A.M. No. P-14-3272 [Formerly: OCA IPI NO. 14-4264-P], November 11, 2014 - FELICIANO O. FRANCIA, Complainant, v. ROBERTO C. ESGUERRA, SHERIFF IV, REGIONAL TRIAL COURT, BRANCH 14, DAVAO CITY, Respondent.
This case stemmed from the letter-complaint1
dated 26 April 2013 filed by Feliciano O. Francia (Feliciano) charging Roberto C. Esguerra (respondent sheriff), Sheriff IV, Regional Trial Court (RTC), Branch 14, Davao City with neglect of duty in connection with his failure to implement the Writ of Execution issued in Civil Case No. 21-584-F-2009 for Unlawful Detainer.
Feliciano is the plaintiff in the Unlawful Detainer case filed before the Municipal Trial Court in Cities (MTCC), Davao City. On 2 August 2010, the MTCC rendered a Decision2
in favor of Feliciano and ordered the defendants and their heirs, assigns and those acting for and in their behalf to, among others, vacate the property subject matter of the case.
The defendants filed an appeal which was raffled to RTC, Branch 14, Davao City. In a Decision3
dated 31 January 2011, the RTC affirmed in toto
the Decision of the MTCC. The Motion for Reconsideration filed by defendants was denied in an Order dated 2 July 2012.
On 26 April 2012, a Writ of Execution4
was issued by the RTC commanding respondent sheriff to implement the dispositive portion of the affirmed MTCC Decision and to make a return within sixty (60) days from receipt thereof. The writ was received by respondent sheriff on 2 May 2012.
In his complaint, Feliciano alleged that respondent sheriff asked P3,000.00 from him for expenses which he readily gave. He even offered respondent sheriff another P15,000.00 for the full satisfaction of the writ. Despite the lapse of more than one (1) year, however, the writ remained unimplemented. This prompted him to file the instant administrative case against respondent sheriff for neglect of duty.
The Office of the Court Administrator (OCA) referred the letter-complaint to Judge George Omelio (Judge Omelio), RTC, Branch 14, Davao City for appropriate action or comment.5
Judge Omelio issued a memorandum directing respondent sheriff to comment within five (5) days from receipt of the same on 14 June 2013.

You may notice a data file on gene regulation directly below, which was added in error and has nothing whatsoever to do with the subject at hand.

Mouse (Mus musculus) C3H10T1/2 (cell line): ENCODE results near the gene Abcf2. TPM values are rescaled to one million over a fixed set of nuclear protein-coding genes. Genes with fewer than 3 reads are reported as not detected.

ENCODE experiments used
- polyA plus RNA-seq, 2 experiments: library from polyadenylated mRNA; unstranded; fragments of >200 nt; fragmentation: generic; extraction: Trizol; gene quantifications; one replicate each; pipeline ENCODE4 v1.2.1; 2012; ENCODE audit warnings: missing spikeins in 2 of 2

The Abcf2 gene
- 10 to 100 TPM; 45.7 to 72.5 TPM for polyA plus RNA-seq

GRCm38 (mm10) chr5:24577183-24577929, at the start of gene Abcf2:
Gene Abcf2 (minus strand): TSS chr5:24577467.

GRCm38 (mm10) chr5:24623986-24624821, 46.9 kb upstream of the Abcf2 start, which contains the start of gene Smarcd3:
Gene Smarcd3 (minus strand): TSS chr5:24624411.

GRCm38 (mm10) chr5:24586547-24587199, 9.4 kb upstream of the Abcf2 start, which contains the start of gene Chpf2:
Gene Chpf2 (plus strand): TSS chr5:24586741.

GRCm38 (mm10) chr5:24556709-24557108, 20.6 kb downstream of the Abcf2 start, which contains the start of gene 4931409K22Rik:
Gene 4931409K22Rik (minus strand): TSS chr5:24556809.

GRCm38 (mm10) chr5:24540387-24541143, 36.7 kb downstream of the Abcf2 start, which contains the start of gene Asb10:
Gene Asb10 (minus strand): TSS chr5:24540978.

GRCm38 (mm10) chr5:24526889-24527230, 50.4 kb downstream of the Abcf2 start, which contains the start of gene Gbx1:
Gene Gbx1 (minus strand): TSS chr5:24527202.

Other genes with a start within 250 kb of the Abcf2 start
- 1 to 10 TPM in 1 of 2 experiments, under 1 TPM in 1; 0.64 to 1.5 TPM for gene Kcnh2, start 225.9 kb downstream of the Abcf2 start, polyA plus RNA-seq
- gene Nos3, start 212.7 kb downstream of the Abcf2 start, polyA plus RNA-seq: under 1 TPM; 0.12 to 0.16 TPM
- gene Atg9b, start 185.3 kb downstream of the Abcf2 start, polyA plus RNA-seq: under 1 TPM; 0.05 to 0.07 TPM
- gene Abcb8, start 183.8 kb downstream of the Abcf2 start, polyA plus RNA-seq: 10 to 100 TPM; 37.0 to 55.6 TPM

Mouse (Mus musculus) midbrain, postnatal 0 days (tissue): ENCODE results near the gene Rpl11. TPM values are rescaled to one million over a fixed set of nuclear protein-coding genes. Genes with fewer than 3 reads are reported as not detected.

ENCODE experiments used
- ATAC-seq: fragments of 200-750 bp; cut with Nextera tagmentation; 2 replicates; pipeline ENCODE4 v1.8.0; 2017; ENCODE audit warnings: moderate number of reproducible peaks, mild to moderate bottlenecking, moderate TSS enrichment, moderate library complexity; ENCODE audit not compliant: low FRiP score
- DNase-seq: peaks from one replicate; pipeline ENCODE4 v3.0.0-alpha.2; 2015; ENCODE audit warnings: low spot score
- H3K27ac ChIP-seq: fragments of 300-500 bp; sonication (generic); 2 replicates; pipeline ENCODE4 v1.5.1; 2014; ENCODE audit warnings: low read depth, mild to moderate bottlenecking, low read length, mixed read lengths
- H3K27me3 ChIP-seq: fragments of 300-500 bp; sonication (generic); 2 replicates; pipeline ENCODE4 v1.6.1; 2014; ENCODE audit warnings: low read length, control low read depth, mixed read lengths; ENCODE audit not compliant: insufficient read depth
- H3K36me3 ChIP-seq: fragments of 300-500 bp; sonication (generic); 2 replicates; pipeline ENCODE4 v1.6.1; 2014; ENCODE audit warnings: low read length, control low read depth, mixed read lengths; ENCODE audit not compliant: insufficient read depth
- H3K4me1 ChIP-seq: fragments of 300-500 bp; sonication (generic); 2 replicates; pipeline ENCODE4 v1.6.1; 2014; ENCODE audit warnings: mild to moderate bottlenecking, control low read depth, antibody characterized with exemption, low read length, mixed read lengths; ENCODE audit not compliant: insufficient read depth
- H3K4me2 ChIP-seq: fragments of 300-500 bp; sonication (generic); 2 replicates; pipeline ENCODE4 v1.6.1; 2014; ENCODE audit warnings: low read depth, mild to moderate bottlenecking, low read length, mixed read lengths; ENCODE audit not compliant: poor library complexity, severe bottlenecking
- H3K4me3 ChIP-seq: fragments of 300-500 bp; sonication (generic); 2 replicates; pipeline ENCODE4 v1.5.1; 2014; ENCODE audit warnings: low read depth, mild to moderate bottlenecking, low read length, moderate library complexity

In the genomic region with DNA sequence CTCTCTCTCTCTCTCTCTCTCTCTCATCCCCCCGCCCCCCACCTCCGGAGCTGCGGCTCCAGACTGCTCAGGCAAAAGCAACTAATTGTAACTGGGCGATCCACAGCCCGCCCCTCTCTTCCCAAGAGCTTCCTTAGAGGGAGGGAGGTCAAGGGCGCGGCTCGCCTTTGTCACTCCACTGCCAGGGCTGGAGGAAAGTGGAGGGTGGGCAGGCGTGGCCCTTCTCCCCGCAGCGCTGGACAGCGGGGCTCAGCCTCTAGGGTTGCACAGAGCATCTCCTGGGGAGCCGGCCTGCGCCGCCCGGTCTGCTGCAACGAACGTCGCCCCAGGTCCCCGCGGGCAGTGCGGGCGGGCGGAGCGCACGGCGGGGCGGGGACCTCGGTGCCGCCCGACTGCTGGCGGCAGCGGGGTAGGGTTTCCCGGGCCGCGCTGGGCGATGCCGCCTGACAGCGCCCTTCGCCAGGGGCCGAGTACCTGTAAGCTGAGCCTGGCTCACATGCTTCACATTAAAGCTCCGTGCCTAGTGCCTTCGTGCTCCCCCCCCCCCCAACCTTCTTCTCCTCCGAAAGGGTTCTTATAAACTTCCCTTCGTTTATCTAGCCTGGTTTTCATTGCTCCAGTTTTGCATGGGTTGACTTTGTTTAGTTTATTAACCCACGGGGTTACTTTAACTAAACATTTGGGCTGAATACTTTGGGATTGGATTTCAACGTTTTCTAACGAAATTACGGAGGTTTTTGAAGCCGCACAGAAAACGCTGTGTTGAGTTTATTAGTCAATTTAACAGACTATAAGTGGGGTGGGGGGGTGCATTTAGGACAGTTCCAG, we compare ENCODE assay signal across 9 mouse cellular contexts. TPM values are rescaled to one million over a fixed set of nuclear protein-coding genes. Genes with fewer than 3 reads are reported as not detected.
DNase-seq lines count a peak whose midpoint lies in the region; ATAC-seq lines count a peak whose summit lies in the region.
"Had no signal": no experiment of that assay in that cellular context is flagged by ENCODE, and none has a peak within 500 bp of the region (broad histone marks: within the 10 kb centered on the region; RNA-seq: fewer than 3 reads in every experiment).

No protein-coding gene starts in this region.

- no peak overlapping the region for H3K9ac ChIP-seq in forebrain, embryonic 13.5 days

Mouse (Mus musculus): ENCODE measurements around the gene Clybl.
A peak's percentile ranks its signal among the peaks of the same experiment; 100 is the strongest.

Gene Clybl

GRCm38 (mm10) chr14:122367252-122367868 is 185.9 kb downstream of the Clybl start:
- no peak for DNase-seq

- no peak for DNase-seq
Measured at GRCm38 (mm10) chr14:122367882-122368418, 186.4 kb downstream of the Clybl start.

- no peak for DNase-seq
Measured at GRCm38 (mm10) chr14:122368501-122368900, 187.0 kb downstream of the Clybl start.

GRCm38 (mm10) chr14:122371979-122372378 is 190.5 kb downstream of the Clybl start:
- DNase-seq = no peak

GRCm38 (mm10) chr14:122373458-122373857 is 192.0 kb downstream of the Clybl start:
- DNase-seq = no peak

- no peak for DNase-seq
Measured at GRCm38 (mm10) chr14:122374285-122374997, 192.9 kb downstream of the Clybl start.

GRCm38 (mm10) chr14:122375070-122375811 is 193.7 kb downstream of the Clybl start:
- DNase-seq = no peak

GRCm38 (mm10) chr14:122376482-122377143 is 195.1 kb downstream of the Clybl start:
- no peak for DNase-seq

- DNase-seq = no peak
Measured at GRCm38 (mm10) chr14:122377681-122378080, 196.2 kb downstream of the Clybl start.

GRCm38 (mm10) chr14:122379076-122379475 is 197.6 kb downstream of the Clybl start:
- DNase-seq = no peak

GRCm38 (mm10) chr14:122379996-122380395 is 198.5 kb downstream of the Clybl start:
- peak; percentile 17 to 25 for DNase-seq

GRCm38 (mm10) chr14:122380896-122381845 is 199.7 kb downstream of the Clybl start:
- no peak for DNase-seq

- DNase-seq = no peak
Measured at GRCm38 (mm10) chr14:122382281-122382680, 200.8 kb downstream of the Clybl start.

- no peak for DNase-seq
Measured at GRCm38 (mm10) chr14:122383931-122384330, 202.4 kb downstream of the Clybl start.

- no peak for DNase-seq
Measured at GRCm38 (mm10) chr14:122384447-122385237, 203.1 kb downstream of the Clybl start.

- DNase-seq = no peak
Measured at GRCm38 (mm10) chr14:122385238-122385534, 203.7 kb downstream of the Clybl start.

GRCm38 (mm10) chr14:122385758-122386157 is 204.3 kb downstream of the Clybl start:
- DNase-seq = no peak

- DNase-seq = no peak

In his Explanation,6
respondent sheriff acknowledged receiving the P3,000.00 from Feliciano and contended that the amount was for legal expenses. He reported that he tried on several occasions to convince the defendants to voluntarily vacate the place, subject matter of the case, but his efforts proved futile. He maintained that Feliciano was aware of all the actions he has undertaken.
He contended that defendants insisted on staying in the subject place. Thus, he requested for police assistance in the implementation of the writ and in the service of the Notice to Vacate.
He averred that by the time the request for police assistance was approved, Feliciano could no longer be found. He further averred that as of date of his letter-explanation, he is still waiting for Feliciano to appear so that he could proceed with the implementation of the Writ of Execution.
In its Report7
dated 6 March 2014, the OCA found respondent sheriff guilty of gross neglect of duty. It recommended that respondent sheriff be dismissed from the service with forfeiture of retirement benefits except accrued leave credits and with prejudice to re-employment in any branch or instrumentality of the government, including government-owned or controlled corporations.
We agree with the findings of the OCA that respondent sheriff is administratively liable. We, however, find him also liable for other offenses.
The duties of sheriffs in the implementation of writs are explicitly laid down in Section 10, Rule 141 of the Rules of Court, as amended, which reads:
Sec. 10. Sheriffs, process servers and other persons serving processes. - x x x
x x x x
With regard to sheriffs expenses in executing writs issued pursuant to court orders or decisions or safeguarding the property levied upon, attached or seized, including kilometrage for each kilometer of travel, guards' fees, warehousing and similar charges, the interested party shall pay said expenses in an amount estimated by the sheriff, subject to approval of the court. Upon approval of said estimated expenses, the interested party shall deposit such amount with the clerk of court and ex-officio sheriff, who shall disburse the same to the deputy sheriff assigned to effect the process, subject to liquidation within the same period for rendering a return on the process. The liquidation shall be approved by the court. Any unspent amount shall be refunded to the party making the deposit. A full report shall be submitted by the deputy sheriff assigned with his return, the sheriffs expenses shall be taxed as cost against the judgment debtor. (Emphasis supplied)